I finally made it back from Florida (weird, weird, wonderful Florida) at about 10:00 on Sunday night. I tried to go to sleep immediately, since I had work on Monday morning. That almost worked well.
Until I realized: I actually spoke to three people who had been in space. Just talked to them like this was a normal thing that actually happened to people. (With no more than my usual starstruck awkwardness.)
Then, Monday morning, still averaging about 4 hours of sleep per night over the past week, I drove downtown and sang along to Marian Call on my iPod. And grinned wide enough that people on the Kennedy who happened to see the girl in the blue Element with the FSM sticker and the venti caramel macchiato probably feared for their safety. Probably.
The thing is, I don’t think I will ever fully get over what I’ve experienced in the past week. And that’s the best part about it.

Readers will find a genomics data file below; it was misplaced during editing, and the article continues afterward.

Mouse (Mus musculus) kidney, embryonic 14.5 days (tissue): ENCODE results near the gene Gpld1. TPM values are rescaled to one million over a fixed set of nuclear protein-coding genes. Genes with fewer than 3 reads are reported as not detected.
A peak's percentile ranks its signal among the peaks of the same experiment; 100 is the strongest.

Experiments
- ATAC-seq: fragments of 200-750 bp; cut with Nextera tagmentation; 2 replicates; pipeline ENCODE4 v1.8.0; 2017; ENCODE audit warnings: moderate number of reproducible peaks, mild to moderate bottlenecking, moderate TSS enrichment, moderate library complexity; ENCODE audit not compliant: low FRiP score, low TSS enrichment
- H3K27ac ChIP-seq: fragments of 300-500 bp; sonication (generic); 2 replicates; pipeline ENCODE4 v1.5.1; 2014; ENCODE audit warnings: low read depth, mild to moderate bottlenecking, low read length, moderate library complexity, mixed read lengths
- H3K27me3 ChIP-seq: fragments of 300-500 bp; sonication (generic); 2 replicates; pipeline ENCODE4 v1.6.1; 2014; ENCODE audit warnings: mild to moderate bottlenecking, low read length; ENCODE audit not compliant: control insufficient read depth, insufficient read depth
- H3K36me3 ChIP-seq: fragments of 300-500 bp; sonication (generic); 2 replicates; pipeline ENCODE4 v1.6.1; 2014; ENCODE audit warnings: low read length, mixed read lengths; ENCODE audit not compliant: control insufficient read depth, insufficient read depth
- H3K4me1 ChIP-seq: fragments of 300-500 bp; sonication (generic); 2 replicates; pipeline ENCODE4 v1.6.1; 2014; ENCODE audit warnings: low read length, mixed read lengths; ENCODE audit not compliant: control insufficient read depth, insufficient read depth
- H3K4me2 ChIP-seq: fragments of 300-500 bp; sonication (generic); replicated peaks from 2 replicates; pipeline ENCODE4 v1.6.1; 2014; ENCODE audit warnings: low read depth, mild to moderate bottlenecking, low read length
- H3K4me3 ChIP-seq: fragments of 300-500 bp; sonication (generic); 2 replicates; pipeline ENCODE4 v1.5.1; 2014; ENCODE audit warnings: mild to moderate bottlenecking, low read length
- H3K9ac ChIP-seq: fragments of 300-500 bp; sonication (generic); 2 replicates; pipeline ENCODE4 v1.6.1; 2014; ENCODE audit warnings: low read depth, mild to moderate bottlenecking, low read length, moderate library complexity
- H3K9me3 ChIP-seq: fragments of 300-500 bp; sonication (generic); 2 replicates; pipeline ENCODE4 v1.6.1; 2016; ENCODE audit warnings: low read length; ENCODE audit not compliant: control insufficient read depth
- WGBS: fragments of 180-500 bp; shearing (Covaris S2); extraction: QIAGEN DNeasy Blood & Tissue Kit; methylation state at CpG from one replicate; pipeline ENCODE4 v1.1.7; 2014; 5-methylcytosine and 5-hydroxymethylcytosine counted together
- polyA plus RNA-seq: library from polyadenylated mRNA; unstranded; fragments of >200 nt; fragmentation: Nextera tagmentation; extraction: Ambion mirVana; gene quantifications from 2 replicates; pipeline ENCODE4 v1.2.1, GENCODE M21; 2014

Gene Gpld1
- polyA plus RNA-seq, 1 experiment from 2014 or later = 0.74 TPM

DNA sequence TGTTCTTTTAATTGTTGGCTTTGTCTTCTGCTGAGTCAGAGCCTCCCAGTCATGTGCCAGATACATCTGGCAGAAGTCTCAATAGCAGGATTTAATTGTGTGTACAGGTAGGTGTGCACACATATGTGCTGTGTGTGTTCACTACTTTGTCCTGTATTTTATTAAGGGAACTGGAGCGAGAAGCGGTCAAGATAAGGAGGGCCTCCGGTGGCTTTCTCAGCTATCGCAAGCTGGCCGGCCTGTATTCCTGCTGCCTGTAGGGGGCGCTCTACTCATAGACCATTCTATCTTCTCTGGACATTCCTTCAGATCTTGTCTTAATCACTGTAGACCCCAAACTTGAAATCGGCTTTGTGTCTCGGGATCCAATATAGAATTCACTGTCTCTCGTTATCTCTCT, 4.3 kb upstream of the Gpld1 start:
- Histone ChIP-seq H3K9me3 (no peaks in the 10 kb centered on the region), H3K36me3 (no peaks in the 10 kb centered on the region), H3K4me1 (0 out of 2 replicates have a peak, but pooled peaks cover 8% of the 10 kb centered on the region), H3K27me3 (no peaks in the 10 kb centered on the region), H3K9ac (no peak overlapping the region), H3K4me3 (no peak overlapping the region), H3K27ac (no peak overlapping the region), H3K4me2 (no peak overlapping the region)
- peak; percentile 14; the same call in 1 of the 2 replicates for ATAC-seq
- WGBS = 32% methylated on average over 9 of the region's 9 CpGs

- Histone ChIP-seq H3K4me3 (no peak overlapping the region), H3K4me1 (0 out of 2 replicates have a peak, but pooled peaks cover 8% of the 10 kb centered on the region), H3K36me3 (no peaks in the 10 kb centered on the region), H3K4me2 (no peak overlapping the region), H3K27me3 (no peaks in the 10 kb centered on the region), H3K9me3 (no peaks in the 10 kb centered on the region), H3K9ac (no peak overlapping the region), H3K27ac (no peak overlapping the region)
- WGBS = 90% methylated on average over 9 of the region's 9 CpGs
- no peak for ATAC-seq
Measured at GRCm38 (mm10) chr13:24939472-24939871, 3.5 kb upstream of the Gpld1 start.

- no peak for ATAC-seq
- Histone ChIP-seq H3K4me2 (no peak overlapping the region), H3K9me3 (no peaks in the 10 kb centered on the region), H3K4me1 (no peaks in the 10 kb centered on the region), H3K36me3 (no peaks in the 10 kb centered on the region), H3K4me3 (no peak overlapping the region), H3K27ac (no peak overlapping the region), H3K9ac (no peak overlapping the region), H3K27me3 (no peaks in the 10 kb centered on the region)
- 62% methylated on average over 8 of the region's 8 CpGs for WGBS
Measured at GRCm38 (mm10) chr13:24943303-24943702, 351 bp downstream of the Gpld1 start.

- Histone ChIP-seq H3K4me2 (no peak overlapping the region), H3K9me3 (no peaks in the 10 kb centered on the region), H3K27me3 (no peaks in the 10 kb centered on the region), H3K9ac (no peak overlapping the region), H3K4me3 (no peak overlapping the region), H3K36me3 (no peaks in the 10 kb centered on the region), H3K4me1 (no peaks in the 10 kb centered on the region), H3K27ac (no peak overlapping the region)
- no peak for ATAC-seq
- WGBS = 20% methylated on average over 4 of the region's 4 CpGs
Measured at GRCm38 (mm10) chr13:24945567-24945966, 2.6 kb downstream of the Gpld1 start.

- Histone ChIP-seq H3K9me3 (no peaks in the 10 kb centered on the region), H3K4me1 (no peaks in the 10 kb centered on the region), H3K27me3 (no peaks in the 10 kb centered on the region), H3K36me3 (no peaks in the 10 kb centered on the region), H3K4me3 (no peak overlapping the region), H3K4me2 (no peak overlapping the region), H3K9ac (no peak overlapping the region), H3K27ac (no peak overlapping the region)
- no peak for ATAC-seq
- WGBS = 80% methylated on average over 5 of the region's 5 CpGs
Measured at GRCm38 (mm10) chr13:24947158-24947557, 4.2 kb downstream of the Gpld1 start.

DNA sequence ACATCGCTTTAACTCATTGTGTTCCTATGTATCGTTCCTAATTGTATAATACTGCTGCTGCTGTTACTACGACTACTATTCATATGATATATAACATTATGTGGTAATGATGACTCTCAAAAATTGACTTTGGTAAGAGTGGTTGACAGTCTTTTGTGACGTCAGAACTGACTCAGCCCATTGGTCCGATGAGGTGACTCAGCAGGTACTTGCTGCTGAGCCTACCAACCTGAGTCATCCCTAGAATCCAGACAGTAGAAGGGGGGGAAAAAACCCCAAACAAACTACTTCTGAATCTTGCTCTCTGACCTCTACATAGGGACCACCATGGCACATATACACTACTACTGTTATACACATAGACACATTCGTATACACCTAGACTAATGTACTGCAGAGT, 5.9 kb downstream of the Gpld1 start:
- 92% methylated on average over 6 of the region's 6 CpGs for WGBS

Because I was going into space withdrawals by about Friday night, I knew I would have to watch the live stream of today’s spacewalk (EVA, extra-vehicular activity). Of course, our power went out yesterday after about an hour of rain.
(Damn it, Chicago, we had storms worse than that for half a day, and then launched a shuttle like it was no big deal. You have an hour of storms and we lose power for going on 27 hours. I guess everyone can’t be as efficient as NASA….)
So, as you can see from the picture at the top of this post, I’m watching the EVA on my laptop at Starbucks. Where I walked this morning, due to my lack of car. It took about half an hour. Uphill both ways.
It’s amazing to me that I couldn’t dry my hair this morning, but am still currently watching a live feed of a spacewalk happening over 200 miles above the surface of my planet. Beautiful.
This still isn’t my final wrap-up post, because I know I’ll probably tear up and laugh while writing that one, and, well, I’m in a Starbucks. More to come when our power comes back on.
For now, I’m just glad to report that the feeling of the launch doesn’t end.